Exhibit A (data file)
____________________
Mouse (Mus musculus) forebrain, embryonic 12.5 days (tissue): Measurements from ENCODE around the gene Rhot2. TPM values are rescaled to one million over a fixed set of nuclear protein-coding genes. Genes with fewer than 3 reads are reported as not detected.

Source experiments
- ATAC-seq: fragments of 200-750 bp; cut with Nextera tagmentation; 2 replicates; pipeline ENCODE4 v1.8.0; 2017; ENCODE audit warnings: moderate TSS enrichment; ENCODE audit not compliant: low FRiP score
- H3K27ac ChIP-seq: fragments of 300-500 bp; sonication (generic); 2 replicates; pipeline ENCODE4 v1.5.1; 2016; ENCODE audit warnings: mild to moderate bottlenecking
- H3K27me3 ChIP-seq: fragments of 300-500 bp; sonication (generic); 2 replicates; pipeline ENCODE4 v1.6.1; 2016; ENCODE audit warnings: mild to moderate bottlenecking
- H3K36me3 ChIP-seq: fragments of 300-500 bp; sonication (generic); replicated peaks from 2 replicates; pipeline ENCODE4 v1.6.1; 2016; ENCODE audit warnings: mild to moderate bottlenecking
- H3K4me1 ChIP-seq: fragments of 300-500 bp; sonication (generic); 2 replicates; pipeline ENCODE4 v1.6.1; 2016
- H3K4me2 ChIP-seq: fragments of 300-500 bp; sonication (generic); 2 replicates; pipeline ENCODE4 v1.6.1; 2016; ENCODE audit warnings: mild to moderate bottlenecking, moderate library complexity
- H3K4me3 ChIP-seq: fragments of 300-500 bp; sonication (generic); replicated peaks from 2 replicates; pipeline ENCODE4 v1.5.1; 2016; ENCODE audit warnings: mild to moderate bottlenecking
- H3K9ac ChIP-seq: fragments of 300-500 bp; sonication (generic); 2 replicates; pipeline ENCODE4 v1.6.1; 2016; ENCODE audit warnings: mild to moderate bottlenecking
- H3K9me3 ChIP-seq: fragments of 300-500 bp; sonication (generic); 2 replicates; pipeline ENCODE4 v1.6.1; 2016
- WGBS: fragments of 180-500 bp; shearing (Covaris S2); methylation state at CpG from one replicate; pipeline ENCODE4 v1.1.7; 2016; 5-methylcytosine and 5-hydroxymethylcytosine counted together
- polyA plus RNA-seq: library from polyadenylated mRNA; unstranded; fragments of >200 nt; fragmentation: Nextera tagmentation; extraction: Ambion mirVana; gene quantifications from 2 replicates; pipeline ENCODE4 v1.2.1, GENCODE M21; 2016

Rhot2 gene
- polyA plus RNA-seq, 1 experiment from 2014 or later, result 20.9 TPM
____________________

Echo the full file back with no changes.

Mouse (Mus musculus) forebrain, embryonic 12.5 days (tissue): Measurements from ENCODE around the gene Rhot2. TPM values are rescaled to one million over a fixed set of nuclear protein-coding genes. Genes with fewer than 3 reads are reported as not detected.

Source experiments
- ATAC-seq: fragments of 200-750 bp; cut with Nextera tagmentation; 2 replicates; pipeline ENCODE4 v1.8.0; 2017; ENCODE audit warnings: moderate TSS enrichment; ENCODE audit not compliant: low FRiP score
- H3K27ac ChIP-seq: fragments of 300-500 bp; sonication (generic); 2 replicates; pipeline ENCODE4 v1.5.1; 2016; ENCODE audit warnings: mild to moderate bottlenecking
- H3K27me3 ChIP-seq: fragments of 300-500 bp; sonication (generic); 2 replicates; pipeline ENCODE4 v1.6.1; 2016; ENCODE audit warnings: mild to moderate bottlenecking
- H3K36me3 ChIP-seq: fragments of 300-500 bp; sonication (generic); replicated peaks from 2 replicates; pipeline ENCODE4 v1.6.1; 2016; ENCODE audit warnings: mild to moderate bottlenecking
- H3K4me1 ChIP-seq: fragments of 300-500 bp; sonication (generic); 2 replicates; pipeline ENCODE4 v1.6.1; 2016
- H3K4me2 ChIP-seq: fragments of 300-500 bp; sonication (generic); 2 replicates; pipeline ENCODE4 v1.6.1; 2016; ENCODE audit warnings: mild to moderate bottlenecking, moderate library complexity
- H3K4me3 ChIP-seq: fragments of 300-500 bp; sonication (generic); replicated peaks from 2 replicates; pipeline ENCODE4 v1.5.1; 2016; ENCODE audit warnings: mild to moderate bottlenecking
- H3K9ac ChIP-seq: fragments of 300-500 bp; sonication (generic); 2 replicates; pipeline ENCODE4 v1.6.1; 2016; ENCODE audit warnings: mild to moderate bottlenecking
- H3K9me3 ChIP-seq: fragments of 300-500 bp; sonication (generic); 2 replicates; pipeline ENCODE4 v1.6.1; 2016
- WGBS: fragments of 180-500 bp; shearing (Covaris S2); methylation state at CpG from one replicate; pipeline ENCODE4 v1.1.7; 2016; 5-methylcytosine and 5-hydroxymethylcytosine counted together
- polyA plus RNA-seq: library from polyadenylated mRNA; unstranded; fragments of >200 nt; fragmentation: Nextera tagmentation; extraction: Ambion mirVana; gene quantifications from 2 replicates; pipeline ENCODE4 v1.2.1, GENCODE M21; 2016

Rhot2 gene
- polyA plus RNA-seq, 1 experiment from 2014 or later, result 20.9 TPM